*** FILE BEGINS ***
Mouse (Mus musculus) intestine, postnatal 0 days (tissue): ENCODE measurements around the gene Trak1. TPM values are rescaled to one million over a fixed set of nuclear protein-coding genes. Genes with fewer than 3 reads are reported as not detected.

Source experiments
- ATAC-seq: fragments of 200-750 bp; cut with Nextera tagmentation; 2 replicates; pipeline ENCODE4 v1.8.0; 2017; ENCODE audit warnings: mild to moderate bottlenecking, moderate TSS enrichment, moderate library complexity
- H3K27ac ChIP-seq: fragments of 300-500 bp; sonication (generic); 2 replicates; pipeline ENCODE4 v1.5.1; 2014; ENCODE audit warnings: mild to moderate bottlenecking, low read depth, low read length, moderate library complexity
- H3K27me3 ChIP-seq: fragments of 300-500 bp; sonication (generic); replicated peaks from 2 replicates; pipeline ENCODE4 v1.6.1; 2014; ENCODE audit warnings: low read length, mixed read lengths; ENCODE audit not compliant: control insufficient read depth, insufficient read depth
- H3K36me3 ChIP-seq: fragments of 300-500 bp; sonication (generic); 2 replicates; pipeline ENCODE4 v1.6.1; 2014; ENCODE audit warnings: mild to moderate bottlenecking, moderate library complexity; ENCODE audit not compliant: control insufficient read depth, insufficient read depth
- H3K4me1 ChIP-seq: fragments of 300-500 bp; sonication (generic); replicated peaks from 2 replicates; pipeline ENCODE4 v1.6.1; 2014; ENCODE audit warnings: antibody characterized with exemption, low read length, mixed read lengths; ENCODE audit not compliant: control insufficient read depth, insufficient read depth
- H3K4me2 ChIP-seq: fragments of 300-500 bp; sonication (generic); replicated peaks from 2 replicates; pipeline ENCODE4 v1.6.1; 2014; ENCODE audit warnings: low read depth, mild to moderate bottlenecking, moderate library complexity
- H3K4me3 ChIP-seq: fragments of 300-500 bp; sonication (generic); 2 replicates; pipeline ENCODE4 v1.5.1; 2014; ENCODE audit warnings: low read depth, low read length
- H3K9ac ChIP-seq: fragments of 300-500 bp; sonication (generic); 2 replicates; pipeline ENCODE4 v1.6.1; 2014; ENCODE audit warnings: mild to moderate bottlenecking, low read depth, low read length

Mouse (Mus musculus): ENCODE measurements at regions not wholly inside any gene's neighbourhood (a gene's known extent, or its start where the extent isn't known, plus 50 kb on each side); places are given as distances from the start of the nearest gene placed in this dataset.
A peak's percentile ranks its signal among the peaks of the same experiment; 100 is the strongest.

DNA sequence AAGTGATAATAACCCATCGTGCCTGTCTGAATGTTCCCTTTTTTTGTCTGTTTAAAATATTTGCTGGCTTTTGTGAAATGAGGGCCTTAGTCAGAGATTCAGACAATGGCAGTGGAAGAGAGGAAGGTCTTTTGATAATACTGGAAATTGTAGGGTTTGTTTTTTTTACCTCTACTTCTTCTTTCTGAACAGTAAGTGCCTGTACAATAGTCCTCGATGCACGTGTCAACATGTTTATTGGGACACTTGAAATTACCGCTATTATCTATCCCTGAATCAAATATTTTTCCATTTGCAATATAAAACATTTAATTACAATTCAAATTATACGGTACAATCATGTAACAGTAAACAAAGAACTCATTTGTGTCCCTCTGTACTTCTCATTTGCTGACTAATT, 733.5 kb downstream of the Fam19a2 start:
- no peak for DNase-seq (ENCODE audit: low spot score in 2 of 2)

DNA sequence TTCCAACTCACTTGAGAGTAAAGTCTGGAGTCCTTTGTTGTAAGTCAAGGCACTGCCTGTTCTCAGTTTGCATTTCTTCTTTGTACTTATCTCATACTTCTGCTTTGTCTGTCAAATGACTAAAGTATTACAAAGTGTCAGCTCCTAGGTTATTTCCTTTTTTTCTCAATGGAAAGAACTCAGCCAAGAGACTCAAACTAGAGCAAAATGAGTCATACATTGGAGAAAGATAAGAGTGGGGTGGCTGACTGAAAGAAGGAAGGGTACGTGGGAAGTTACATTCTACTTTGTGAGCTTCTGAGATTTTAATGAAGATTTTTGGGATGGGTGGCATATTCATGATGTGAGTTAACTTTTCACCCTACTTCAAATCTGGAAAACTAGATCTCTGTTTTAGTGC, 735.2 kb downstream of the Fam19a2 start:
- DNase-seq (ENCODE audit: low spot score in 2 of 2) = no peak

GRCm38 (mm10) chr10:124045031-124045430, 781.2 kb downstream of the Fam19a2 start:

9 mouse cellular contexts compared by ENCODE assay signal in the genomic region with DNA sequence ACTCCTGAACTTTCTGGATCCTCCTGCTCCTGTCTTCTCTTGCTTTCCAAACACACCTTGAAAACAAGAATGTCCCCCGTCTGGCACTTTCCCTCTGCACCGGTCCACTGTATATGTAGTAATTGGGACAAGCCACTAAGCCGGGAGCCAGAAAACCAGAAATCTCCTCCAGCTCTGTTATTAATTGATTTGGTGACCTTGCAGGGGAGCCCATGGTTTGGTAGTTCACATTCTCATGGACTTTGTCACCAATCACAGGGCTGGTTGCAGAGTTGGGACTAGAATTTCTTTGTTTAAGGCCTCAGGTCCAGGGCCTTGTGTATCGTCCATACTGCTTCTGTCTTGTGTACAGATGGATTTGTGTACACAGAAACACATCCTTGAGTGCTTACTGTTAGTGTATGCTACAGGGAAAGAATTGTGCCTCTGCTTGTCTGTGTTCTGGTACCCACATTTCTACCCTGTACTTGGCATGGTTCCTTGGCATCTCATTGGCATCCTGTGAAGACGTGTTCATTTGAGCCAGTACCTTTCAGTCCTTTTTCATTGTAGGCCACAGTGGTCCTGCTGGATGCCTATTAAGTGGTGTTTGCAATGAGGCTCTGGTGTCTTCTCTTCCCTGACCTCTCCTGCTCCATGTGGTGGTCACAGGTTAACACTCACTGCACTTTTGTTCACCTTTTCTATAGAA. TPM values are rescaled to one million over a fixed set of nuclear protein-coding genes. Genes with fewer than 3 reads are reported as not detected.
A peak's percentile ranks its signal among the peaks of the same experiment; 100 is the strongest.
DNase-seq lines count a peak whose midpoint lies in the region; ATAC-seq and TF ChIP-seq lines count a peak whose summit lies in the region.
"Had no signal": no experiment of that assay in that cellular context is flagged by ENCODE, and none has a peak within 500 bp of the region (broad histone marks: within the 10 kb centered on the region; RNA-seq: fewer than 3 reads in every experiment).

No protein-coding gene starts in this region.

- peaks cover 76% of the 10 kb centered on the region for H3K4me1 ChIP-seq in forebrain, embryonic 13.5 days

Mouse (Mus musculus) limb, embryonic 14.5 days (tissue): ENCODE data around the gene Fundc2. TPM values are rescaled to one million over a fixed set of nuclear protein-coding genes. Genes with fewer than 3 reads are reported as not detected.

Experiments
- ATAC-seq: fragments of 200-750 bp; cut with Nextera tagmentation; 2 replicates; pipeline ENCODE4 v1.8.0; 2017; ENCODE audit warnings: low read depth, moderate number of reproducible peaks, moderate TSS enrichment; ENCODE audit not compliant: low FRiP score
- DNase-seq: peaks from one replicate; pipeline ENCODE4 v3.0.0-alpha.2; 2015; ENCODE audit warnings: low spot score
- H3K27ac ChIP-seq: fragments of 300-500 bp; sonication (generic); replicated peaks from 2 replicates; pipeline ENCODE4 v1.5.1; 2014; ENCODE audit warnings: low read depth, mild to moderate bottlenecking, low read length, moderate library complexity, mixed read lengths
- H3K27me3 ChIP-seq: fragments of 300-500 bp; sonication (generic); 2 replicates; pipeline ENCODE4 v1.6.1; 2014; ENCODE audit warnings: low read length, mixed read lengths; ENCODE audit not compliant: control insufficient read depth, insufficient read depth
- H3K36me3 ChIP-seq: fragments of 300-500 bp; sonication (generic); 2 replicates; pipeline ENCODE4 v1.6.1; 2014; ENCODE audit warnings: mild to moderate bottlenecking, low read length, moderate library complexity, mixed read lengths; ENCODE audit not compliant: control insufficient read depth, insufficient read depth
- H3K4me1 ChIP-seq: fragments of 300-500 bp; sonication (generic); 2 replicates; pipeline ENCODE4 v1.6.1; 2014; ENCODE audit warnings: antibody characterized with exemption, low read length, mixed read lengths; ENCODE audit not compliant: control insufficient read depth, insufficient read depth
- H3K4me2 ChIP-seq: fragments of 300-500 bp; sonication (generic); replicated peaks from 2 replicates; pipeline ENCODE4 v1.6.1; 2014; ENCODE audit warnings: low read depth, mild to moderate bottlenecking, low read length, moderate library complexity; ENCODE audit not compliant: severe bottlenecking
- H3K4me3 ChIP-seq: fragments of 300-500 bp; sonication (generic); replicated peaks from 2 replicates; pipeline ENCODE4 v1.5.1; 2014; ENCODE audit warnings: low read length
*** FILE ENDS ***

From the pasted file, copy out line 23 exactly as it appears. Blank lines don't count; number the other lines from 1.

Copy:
- peaks cover 76% of the 10 kb centered on the region for H3K4me1 ChIP-seq in forebrain, embryonic 13.5 days